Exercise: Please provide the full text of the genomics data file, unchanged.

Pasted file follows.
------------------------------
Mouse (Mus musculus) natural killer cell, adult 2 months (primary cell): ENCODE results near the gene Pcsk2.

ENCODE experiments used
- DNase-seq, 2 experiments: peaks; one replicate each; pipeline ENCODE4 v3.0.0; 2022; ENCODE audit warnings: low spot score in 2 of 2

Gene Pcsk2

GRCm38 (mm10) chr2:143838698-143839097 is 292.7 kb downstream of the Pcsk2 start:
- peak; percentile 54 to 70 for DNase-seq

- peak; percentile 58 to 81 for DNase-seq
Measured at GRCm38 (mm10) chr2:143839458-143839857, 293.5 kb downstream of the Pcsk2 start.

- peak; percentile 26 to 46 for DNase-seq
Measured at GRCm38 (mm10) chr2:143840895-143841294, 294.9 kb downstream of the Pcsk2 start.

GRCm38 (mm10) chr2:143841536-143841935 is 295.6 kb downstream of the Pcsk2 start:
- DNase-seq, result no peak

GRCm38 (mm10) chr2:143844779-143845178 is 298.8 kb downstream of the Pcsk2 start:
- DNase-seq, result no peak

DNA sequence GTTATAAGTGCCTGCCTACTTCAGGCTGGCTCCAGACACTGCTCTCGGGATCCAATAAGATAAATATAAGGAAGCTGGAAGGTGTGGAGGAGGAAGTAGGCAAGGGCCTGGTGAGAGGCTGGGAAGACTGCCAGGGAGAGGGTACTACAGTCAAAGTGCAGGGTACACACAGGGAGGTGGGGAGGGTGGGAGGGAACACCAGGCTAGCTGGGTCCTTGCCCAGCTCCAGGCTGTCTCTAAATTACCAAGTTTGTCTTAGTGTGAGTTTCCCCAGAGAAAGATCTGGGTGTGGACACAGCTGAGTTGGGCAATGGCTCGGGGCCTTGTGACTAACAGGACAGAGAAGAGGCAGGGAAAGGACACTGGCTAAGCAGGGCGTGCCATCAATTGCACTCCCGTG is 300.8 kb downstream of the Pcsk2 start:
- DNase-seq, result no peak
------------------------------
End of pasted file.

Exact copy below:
Mouse (Mus musculus) natural killer cell, adult 2 months (primary cell): ENCODE results near the gene Pcsk2.

ENCODE experiments used
- DNase-seq, 2 experiments: peaks; one replicate each; pipeline ENCODE4 v3.0.0; 2022; ENCODE audit warnings: low spot score in 2 of 2

Gene Pcsk2

GRCm38 (mm10) chr2:143838698-143839097 is 292.7 kb downstream of the Pcsk2 start:
- peak; percentile 54 to 70 for DNase-seq

- peak; percentile 58 to 81 for DNase-seq
Measured at GRCm38 (mm10) chr2:143839458-143839857, 293.5 kb downstream of the Pcsk2 start.

- peak; percentile 26 to 46 for DNase-seq
Measured at GRCm38 (mm10) chr2:143840895-143841294, 294.9 kb downstream of the Pcsk2 start.

GRCm38 (mm10) chr2:143841536-143841935 is 295.6 kb downstream of the Pcsk2 start:
- DNase-seq, result no peak

GRCm38 (mm10) chr2:143844779-143845178 is 298.8 kb downstream of the Pcsk2 start:
- DNase-seq, result no peak

DNA sequence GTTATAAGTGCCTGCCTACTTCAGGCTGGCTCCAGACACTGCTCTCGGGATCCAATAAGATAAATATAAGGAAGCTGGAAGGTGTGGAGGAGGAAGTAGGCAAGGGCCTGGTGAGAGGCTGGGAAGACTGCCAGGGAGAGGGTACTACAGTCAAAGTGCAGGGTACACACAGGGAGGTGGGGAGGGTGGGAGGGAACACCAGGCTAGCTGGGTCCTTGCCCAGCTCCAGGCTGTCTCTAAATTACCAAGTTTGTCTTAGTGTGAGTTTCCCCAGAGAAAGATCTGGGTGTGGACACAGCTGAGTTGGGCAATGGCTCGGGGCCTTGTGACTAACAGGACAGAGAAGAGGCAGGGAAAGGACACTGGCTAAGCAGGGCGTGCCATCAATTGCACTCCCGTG is 300.8 kb downstream of the Pcsk2 start:
- DNase-seq, result no peak